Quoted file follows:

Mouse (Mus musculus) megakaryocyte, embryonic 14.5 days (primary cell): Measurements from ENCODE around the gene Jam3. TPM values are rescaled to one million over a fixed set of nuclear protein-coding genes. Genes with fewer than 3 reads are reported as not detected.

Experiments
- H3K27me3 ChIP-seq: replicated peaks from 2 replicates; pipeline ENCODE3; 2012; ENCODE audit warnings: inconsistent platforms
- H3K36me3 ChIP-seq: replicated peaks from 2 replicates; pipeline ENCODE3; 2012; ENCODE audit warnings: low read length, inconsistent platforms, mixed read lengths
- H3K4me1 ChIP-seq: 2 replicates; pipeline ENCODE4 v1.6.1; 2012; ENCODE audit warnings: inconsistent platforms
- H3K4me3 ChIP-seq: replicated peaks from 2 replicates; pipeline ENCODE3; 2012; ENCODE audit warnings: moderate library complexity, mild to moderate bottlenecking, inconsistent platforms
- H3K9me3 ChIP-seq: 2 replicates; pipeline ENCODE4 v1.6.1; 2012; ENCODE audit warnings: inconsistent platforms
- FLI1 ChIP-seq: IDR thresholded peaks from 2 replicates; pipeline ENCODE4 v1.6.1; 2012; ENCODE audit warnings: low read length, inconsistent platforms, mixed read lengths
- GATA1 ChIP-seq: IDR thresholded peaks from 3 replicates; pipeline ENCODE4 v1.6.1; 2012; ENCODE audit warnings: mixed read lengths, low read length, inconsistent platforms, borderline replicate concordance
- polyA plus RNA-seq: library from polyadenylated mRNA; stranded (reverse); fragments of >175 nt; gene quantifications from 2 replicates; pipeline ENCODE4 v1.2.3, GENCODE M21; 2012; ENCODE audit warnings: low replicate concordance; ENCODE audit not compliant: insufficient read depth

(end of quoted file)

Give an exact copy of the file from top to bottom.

Mouse (Mus musculus) megakaryocyte, embryonic 14.5 days (primary cell): Measurements from ENCODE around the gene Jam3. TPM values are rescaled to one million over a fixed set of nuclear protein-coding genes. Genes with fewer than 3 reads are reported as not detected.

Experiments
- H3K27me3 ChIP-seq: replicated peaks from 2 replicates; pipeline ENCODE3; 2012; ENCODE audit warnings: inconsistent platforms
- H3K36me3 ChIP-seq: replicated peaks from 2 replicates; pipeline ENCODE3; 2012; ENCODE audit warnings: low read length, inconsistent platforms, mixed read lengths
- H3K4me1 ChIP-seq: 2 replicates; pipeline ENCODE4 v1.6.1; 2012; ENCODE audit warnings: inconsistent platforms
- H3K4me3 ChIP-seq: replicated peaks from 2 replicates; pipeline ENCODE3; 2012; ENCODE audit warnings: moderate library complexity, mild to moderate bottlenecking, inconsistent platforms
- H3K9me3 ChIP-seq: 2 replicates; pipeline ENCODE4 v1.6.1; 2012; ENCODE audit warnings: inconsistent platforms
- FLI1 ChIP-seq: IDR thresholded peaks from 2 replicates; pipeline ENCODE4 v1.6.1; 2012; ENCODE audit warnings: low read length, inconsistent platforms, mixed read lengths
- GATA1 ChIP-seq: IDR thresholded peaks from 3 replicates; pipeline ENCODE4 v1.6.1; 2012; ENCODE audit warnings: mixed read lengths, low read length, inconsistent platforms, borderline replicate concordance
- polyA plus RNA-seq: library from polyadenylated mRNA; stranded (reverse); fragments of >175 nt; gene quantifications from 2 replicates; pipeline ENCODE4 v1.2.3, GENCODE M21; 2012; ENCODE audit warnings: low replicate concordance; ENCODE audit not compliant: insufficient read depth